Case Study: Identification (Main Moral Issue), Research, Analysis (Stakeholders) profile greta89 MAINSIMILAR QUESTIONS

Murder on a Hard Drive

Computers fail for many reasons; most commonly, because of a hard drive crash. Computers may also be rendered unusable by fire, flood, mistreatment, sabotage, rust, viruses, overheating, static electric shock, and other mishaps. Even the savviest user will sometimes neglect to back up important data. When catastrophe occurs, the data stored on the hard drive, though often still there, cannot be retrieved by normal means.

Properly trained technicians often can recover data. The process can be painstaking and delicate, and only a few are qualified to recover data. Those who are qualified usually charge high prices for their service, which customers are willing to pay.

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Rose Valenty earns a comfortable living as manager of a data recovery company, Recoupabyte Confidential, Inc. The president of Recoupabyte, started the company ten years ago.  The company president now employs a team of sixty: thirty technicians for the service side, and thirty staff members for the business side. The corporate website advertises comprehensive data recovery from most mishaps, free estimates, and complete confidentiality. Their tagline is “Your reputation is safe with us.” Rose had often thought about that line, thinking that, “Your data is safe with us” might be more accurate.

Rose assigned Angel Luna, a new technician, to the case of a new customer, Mr. Bowen. In a rage, Mr. Bowen had hurled his laptop through a window of his house. After calming down, he realized that all his tax records were on the computer and he had no backup. He gathered up the pieces of the laptop and brought them to Recoupabyte. During the interview, with Angel and Rose both present, Bowen nervously inquired about the confidentiality promise. He wanted to make sure that Recoupabyte would treat all data in the strictest confidence, no matter what it might be. Rose assured him that anything on the computer, unless it involved plans for future criminal activity, would be completely safe with Recoupabyte. “We are all professionals here.” she said.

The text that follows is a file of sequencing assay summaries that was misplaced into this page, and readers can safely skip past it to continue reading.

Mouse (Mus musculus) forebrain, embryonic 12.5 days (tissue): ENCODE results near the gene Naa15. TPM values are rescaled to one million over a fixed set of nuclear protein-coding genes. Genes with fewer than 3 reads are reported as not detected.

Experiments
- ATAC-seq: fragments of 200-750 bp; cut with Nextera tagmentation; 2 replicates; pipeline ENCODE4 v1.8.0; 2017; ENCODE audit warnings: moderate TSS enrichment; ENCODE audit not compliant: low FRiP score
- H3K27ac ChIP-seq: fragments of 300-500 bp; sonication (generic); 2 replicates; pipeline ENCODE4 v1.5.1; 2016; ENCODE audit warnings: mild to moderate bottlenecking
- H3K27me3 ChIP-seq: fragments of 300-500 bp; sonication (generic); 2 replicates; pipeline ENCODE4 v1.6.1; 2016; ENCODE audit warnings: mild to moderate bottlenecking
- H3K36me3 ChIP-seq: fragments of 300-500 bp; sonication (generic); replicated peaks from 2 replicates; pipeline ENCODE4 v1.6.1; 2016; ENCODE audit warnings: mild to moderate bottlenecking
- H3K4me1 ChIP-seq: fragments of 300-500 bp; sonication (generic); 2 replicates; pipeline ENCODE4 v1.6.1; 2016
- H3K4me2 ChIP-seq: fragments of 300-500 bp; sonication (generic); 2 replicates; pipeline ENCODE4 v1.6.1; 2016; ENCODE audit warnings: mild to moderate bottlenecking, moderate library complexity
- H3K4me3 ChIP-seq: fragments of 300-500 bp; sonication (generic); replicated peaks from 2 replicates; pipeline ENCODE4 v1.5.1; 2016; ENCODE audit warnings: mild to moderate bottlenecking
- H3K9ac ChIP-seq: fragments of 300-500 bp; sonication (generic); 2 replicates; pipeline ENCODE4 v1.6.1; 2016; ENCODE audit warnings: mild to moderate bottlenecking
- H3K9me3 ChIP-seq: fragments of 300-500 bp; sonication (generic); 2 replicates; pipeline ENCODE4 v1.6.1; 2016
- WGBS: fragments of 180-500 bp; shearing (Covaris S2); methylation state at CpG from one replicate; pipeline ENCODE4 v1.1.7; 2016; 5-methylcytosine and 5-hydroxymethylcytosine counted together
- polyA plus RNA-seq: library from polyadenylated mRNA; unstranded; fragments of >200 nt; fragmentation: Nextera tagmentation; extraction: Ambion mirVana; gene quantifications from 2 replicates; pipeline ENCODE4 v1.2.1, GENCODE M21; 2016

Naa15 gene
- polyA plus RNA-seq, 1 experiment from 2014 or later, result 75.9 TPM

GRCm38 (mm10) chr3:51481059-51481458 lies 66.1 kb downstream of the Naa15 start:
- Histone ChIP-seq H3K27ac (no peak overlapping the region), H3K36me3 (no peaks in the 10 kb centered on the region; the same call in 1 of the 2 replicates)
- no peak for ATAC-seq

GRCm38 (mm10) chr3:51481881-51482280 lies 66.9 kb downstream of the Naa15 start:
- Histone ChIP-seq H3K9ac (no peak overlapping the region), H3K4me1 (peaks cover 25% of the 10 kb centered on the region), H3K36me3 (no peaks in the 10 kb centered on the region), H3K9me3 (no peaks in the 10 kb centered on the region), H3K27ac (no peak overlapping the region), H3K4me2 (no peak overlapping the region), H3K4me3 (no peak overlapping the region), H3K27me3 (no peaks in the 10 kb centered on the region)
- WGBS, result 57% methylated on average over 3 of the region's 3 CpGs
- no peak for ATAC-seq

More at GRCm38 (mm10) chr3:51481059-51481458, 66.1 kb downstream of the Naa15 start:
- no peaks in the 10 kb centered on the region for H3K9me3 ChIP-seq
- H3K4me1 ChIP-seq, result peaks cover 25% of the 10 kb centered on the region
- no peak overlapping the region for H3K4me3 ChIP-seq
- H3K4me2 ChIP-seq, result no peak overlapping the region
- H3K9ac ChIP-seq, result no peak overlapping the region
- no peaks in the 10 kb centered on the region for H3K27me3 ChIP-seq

Since the hard drive had been damaged, Angel had to extract and examine one file at a time. Many files were lost or hopelessly corrupted. In examining files, Angel noticed some poor-quality photographs of what looked like a badly injured person. He continued the retrieval process and found a folder called “diary” that contained files named by month and year. He examined one of these files and found it to be a first-person account of daily activities. His curiosity getting the better of him, he found the diary file with the same date as one of the photographs. To his amazement, the diary contained a brief, perfunctory account of a murder.

Shocked by what he had seen; Angel went home early. In the middle of the night, unable to sleep, he got on the Internet and started searching for information about a local murder committed about that time. He found nothing about a murder, but a month after the date on the file, there had been an unresolved missing person report.